Another night another boy-meets-girl meat market to contend with – this is the sad state of the dating scene for men all over the country trying to meet women. Guys that flash the cash or work the room are the ones that end up with the girls. What’s a normal guy to do? Although you could theoretically rack up a ton of credit card debt to finance a few evenings out meeting women, we strongly recommend you take a more sophisticated approach and learn the art of “party presence.” It works in any social situation, but can really give you an extra amount of edge in those scenes filled with a lot of people, where few people know each other (i.e., your local happy-hour hot spot).
Let’s start by assessing your playing ground. When you walk in, there’s going to be a bar (probably very crowded) and some tables (where people are getting settled into their little clique for the evening). As you enter, take a minute to stand at a vantage point and look for a few things:
• Find a line up: This is a group of related people/friends/co-workers all sitting in a line at the bar. They’re on stools, but they’re talking to each other in a line. This is going to be a good spot to squeeze over the bar and get your order in. Don’t crash into the middle of their group… pick an end. As you get there, introduce yourself. “Hi, I’m Jim, excuse me invading your space. Just gonna get my order in and I’ll be out of your way.” It may seem unnecessary, but the extra courtesy can buy you a save in the form of a cut-in if the bar gets really crowded later.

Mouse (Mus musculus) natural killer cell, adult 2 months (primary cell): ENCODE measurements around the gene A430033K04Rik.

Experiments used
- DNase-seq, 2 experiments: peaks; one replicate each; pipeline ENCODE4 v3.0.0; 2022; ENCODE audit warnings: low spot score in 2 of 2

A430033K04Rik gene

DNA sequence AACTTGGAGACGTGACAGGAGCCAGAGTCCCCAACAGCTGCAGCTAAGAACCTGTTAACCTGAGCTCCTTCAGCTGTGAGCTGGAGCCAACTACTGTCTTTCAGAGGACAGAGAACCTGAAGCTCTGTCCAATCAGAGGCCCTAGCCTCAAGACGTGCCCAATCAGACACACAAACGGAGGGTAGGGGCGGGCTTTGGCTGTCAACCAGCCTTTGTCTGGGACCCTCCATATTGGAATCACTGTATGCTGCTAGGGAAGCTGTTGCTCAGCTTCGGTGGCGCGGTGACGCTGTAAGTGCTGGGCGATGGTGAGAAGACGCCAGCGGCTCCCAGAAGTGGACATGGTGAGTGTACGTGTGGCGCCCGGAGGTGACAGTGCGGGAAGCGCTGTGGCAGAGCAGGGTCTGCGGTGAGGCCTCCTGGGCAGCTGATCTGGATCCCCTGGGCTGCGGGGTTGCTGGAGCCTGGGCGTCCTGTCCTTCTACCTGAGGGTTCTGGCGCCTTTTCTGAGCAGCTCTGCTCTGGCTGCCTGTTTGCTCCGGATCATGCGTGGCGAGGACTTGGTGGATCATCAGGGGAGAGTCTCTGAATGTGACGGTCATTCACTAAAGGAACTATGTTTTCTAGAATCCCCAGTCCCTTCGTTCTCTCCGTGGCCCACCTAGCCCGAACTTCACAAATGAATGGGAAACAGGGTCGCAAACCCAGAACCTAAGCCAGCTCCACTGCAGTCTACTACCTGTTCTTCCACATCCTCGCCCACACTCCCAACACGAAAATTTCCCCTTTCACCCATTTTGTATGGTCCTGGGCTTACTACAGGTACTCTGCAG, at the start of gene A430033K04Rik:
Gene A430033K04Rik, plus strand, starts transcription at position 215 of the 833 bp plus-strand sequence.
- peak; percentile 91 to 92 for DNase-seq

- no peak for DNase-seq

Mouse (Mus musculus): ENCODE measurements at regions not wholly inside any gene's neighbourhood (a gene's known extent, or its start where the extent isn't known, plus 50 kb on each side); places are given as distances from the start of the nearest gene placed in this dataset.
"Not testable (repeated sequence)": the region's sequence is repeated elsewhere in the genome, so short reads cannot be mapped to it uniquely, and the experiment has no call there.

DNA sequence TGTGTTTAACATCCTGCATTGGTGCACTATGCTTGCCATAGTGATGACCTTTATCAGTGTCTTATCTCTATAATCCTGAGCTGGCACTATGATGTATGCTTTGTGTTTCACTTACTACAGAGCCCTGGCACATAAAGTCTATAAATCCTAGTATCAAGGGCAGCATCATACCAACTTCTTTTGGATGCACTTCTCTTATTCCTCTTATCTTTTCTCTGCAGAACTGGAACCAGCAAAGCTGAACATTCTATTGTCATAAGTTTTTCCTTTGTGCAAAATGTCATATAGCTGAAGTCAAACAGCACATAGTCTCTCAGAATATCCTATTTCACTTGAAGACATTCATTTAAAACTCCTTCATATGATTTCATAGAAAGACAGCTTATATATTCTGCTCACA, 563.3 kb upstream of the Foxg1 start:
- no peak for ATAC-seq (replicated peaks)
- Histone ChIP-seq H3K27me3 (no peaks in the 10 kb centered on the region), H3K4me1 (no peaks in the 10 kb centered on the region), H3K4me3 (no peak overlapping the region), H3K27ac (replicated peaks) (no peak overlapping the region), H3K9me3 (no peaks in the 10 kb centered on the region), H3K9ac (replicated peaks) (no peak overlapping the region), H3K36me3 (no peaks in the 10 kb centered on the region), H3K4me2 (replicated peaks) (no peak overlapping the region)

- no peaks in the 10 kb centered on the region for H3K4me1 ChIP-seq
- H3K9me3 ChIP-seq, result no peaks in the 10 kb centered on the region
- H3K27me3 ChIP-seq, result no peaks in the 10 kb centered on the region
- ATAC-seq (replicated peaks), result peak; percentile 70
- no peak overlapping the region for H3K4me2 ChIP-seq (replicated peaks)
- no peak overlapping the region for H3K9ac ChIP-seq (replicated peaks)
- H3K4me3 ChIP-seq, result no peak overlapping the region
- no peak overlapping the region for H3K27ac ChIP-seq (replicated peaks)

• Spot the Walkways: In any crowded scene there’s always a strange corridor that seems to form where everyone that’s walking is in the same place. Avoid this walkway like the plague. You’ll get bumped, nudged and displaced all night, highly increasing the likelihood of spilling your drink on someone or constantly having your conversation interrupted. Steer clear of stairways, the area by the service bar, space near restrooms and doorways.
• A Bar Buddy: When you do get to the bar, ask the bartender his/her name (or notice her nametag), and commit it to memory. Open a tab. This helps your bartender keep things moving behind the bar. Ask that they keep an eye out for you and tell them the name on your card. “Hey Elena, I’m Danny. Keep an eye out for me if you can. I’ll be here for a while. Tab is under Ramirez. Thanks.” This way, you can catch their attention from a few feet away (this is where knowing a name comes in handy) and they can start making your round as you make your way to the bar. It’s a great way to give the impression that you own the place, even if you don’t.
• The Loud Crowd: The only reason you want to find these people is to stay away from them. The guys all pumped up to watch the game or the girls out celebrating a birthday are not interested in your company and they are just going to make life difficult. They’re oblivious to polite “excuse me’s” and they burst out into annoying shouts, giggles or screams every 10 seconds. You won’t make any progress with them around.